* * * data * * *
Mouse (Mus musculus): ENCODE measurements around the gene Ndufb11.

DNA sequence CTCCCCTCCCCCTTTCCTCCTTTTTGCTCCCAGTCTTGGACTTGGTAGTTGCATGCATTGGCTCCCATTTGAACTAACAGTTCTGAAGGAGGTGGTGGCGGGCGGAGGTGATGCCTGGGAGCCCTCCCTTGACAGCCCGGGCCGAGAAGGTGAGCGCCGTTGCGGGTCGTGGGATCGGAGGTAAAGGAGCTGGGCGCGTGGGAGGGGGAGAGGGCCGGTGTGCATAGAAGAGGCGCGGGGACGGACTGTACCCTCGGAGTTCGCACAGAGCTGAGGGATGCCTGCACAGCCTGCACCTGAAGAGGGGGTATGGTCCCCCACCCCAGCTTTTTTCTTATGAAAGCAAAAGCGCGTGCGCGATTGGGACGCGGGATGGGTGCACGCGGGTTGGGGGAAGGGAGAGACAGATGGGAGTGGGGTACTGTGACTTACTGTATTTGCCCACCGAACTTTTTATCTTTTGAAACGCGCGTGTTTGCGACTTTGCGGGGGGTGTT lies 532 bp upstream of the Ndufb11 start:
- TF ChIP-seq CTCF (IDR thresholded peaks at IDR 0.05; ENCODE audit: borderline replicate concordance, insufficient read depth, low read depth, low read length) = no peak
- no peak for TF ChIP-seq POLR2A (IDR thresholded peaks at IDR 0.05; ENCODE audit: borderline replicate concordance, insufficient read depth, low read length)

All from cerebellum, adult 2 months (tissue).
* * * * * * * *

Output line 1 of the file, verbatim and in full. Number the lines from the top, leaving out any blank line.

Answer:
Mouse (Mus musculus): ENCODE measurements around the gene Ndufb11.